Many Americans are living in less-than-ideal houses and neighborhoods, according to “The Housing Satisfaction Gap: What People Want, But Don’t Have,” a recent report from The Demand Institute.

The survey revealed America's top 10 unfulfilled housing needs and desires by polling more than 10,000 households—renters and owners across generations and income levels—to establish the gap between what people think is important in a home and what they actually have.

“The biggest overarching thing is that when it comes to their homes, there are still a lot of things that Americans want to improve,” says Jeremy Burbank, vice president of The Demand Institute. With over 40 million U.S. households set to move in the next five years, spending $7.4 trillion on home purchases, builders have a major opportunity to create the homes that potential buyers are looking for. 

While ownership has been down and renter households have grown, that doesn’t necessarily reflect a lack of interest in buying so much as a lack of financial means. Seventy-seven percent of respondents to The Demand Institute’s survey still view home ownership as an excellent investment. And the report’s findings support that aspiration.

“There’s a desire for things like more space, privacy, and safe neighborhoods that are often attributed to single-family homes and ownership,” says Burbank. 

Wanted: Modern Homes

The top satisfaction gap regards energy efficiency, with 71 percent of respondents ranking it as important and only 35 percent satisfied with their current home. Americans’ home electricity spending has increased 56 percent since 2000, so it’s no wonder that many people are looking for ways to lower their utility costs.

This is one area where new construction has an advantage, Burbank says, since newer homes are typically more energy-efficient than older ones due to improvements in building science and construction products.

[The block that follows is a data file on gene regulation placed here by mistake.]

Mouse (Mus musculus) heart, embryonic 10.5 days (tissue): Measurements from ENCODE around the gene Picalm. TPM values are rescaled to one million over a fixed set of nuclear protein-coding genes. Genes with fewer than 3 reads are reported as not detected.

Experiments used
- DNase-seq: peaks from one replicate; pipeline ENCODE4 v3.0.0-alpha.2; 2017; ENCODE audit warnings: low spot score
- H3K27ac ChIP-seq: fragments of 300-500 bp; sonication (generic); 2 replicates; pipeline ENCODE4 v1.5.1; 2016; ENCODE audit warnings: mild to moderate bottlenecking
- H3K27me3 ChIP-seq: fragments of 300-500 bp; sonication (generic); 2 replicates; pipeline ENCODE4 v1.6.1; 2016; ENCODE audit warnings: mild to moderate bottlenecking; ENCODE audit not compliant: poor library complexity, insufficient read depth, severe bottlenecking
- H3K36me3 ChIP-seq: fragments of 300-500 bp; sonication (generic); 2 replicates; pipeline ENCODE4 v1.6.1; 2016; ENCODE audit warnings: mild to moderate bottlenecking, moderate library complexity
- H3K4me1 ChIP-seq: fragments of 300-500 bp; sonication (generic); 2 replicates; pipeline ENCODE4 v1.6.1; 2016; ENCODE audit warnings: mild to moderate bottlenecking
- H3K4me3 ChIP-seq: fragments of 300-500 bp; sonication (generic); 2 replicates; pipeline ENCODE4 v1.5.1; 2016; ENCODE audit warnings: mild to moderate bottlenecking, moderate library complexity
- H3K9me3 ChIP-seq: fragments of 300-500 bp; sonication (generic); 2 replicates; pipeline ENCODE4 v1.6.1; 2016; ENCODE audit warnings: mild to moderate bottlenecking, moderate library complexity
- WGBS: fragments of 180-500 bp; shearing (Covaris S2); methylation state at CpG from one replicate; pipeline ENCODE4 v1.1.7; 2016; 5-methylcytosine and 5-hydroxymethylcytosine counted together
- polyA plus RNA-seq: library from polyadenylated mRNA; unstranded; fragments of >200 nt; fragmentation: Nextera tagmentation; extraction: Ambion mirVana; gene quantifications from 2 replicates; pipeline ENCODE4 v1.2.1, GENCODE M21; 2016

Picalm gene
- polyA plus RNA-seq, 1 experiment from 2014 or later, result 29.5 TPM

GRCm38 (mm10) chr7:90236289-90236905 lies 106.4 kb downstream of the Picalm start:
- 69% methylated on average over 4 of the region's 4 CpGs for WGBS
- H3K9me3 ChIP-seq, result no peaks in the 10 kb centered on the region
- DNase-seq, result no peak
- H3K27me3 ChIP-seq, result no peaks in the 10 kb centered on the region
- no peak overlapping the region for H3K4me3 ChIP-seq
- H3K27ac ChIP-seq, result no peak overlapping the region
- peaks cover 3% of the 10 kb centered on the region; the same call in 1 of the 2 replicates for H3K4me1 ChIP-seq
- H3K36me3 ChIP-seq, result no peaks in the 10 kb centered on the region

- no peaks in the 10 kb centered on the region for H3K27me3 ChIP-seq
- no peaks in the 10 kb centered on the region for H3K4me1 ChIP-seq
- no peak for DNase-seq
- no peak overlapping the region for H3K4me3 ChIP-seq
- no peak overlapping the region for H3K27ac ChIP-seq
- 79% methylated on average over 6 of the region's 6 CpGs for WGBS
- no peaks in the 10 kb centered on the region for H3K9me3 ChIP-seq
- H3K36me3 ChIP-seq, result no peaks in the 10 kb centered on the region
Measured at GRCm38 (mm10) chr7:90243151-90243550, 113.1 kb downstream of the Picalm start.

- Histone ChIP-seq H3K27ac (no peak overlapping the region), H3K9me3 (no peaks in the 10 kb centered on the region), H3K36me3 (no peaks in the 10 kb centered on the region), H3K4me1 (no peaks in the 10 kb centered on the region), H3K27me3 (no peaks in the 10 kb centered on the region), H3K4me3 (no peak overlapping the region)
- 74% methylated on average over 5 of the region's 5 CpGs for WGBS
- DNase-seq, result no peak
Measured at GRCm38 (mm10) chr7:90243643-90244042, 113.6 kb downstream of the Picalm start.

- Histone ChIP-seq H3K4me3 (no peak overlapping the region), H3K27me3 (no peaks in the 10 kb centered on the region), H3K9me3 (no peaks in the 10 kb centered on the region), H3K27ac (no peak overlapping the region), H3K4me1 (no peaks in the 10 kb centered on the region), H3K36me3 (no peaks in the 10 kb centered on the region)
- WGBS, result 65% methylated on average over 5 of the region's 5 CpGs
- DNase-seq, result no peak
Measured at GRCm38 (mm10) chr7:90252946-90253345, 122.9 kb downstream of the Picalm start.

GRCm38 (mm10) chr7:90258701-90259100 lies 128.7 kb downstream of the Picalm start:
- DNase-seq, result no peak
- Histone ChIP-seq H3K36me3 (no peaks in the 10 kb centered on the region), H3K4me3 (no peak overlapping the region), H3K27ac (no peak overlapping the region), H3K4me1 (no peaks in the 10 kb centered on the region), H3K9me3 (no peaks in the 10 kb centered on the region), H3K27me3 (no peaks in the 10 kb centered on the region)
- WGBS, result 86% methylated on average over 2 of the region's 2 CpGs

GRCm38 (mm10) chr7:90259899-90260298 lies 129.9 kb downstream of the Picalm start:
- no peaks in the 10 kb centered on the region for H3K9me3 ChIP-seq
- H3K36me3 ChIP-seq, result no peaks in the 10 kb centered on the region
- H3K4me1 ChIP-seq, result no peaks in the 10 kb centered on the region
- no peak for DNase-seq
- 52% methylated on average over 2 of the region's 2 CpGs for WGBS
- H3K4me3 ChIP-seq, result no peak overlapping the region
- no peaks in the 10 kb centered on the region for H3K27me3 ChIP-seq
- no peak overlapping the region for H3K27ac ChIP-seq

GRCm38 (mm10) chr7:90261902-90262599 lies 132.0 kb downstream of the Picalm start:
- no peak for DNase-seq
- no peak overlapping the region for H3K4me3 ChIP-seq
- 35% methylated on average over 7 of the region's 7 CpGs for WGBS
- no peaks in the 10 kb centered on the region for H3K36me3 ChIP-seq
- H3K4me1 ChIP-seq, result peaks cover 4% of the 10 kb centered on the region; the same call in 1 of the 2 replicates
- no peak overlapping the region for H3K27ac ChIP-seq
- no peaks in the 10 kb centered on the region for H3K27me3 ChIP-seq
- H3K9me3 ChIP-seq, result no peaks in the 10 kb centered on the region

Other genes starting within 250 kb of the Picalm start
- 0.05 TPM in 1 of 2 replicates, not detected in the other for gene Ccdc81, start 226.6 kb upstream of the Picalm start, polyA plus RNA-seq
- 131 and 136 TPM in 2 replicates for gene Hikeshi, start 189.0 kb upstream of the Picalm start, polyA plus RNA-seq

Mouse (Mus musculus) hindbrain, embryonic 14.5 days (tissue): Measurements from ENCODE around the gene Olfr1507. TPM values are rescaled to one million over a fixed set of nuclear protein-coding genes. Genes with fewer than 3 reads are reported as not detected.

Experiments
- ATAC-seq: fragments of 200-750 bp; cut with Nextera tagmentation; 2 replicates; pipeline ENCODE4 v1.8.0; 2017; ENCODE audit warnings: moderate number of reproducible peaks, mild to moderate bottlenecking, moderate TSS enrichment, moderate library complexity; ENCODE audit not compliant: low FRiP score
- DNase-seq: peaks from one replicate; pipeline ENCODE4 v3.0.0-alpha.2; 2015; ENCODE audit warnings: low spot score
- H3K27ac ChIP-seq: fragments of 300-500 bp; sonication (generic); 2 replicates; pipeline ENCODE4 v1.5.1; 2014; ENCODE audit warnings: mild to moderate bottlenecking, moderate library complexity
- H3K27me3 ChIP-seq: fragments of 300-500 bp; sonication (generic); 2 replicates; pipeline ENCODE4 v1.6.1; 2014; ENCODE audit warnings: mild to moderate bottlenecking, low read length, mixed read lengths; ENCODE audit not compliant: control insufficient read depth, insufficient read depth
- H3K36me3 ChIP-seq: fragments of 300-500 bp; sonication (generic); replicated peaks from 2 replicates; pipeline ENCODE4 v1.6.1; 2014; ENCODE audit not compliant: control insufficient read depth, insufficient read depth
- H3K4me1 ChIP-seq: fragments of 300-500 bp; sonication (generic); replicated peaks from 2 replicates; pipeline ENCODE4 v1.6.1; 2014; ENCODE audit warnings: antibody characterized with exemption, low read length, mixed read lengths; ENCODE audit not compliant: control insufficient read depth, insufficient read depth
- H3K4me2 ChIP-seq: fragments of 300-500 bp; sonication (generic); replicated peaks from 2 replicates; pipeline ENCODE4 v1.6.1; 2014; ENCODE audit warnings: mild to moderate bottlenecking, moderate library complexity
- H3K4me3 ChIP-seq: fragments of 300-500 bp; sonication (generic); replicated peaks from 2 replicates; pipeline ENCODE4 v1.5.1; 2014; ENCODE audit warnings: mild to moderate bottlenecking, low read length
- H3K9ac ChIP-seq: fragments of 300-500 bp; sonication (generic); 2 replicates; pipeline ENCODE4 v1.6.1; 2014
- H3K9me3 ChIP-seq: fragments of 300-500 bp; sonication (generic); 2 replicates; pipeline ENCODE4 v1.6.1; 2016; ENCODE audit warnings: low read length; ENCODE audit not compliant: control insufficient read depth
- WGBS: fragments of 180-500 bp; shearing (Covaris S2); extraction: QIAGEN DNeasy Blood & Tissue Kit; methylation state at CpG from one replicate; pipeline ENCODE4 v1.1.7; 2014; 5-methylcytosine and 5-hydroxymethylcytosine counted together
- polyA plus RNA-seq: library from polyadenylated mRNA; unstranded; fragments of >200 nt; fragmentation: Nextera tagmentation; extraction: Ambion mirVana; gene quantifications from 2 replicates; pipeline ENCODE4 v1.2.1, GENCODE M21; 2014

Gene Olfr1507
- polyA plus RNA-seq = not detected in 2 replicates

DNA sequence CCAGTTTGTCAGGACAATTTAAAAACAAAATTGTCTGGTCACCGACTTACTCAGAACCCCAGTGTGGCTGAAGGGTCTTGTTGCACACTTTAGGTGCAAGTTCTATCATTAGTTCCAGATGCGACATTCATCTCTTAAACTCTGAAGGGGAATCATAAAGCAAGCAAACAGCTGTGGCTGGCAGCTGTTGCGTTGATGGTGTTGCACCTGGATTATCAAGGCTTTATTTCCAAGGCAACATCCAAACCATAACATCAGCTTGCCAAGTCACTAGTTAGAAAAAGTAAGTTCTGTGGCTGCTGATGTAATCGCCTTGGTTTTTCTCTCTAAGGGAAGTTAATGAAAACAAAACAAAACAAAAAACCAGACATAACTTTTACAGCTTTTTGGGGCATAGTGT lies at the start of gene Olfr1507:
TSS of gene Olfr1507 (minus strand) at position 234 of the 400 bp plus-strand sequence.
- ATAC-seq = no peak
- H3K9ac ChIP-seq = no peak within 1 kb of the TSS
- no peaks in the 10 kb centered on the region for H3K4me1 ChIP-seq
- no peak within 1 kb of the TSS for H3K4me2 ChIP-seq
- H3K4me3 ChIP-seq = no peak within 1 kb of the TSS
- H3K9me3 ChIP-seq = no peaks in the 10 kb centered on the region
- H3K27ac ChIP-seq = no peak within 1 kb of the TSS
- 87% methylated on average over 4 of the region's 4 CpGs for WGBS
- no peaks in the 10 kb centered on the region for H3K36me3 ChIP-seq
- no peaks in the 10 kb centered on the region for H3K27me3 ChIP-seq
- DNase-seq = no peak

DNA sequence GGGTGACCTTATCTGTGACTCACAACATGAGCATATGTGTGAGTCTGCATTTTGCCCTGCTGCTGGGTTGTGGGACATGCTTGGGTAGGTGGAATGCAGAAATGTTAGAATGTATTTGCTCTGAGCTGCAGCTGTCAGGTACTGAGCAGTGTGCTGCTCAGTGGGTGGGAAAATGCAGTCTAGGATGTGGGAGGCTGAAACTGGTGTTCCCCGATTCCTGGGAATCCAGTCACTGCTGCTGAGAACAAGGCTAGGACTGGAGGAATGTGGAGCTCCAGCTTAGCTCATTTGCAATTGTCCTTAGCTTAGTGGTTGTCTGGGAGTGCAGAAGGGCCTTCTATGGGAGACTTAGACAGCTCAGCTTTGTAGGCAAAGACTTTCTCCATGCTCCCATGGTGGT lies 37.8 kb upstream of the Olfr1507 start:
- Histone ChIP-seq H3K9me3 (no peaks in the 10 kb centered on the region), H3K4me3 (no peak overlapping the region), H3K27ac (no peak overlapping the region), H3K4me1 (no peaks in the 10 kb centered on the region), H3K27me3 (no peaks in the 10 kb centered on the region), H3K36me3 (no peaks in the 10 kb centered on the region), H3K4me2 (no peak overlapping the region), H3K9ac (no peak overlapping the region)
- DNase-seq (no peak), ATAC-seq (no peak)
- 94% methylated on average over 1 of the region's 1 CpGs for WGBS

“We also see a lot of interest in things like home energy-use monitors, smart home thermostats—things that better empower consumers to understand how they use energy and reduce their energy usage,” he adds. Options like smart home technology and high-efficiency appliances offer a chance for builders to distinguish themselves, both from their competitors and from existing stock.

Other top desires indicating an advantage for new homes include houses that require little to no renovation, updated kitchens with modern appliances, and more storage space—key design areas for builders to focus on. 

Many buyers will also be looking for homes that are suitable for aging in place. According to the report, 76 percent believe a home they can stay in as they get older is important, but only 53 percent feel that their home meets that criteria. Among Baby Boomers, those who are planning to move are interested in single-story homes, but not necessarily in decreasing square footage, Burbank says.

Seeking the Essentials

It isn't surprising that many people see opportunities to upgrade—who doesn’t have a home improvement wish list? But some items in the report indicate a more troubling lack of housing fundamentals.

Affordability continues to be a problem: 26 percent of owners and 40 percent of renters now spend more than 30 percent of their income on housing expenses. The report found that approximately one in five Americans is unsatisfied with the cost of their current living situation. 

“There’s certainly a well-documented shortage of affordable housing, particularly when it comes to renters, and the situation is only getting worse,” says Burbank. Both single-family and multifamily developers should look for innovative approaches to fill this need and bring more affordable units into the marketplace, possibly utilizing public-private partnerships, he adds.

Safety is also a concern, with 22 percent of survey respondents unsatisfied with their current home. About one-fifth, 65 percent of whom are in non-urban areas, feel their neighborhood has become less safe in recent years; a surprising finding, given that crime rates have been falling since the 1990s, Burbank says. This presents a market for improved home security systems, with an increasing number of home owners likely to turn to advanced technology for peace of mind.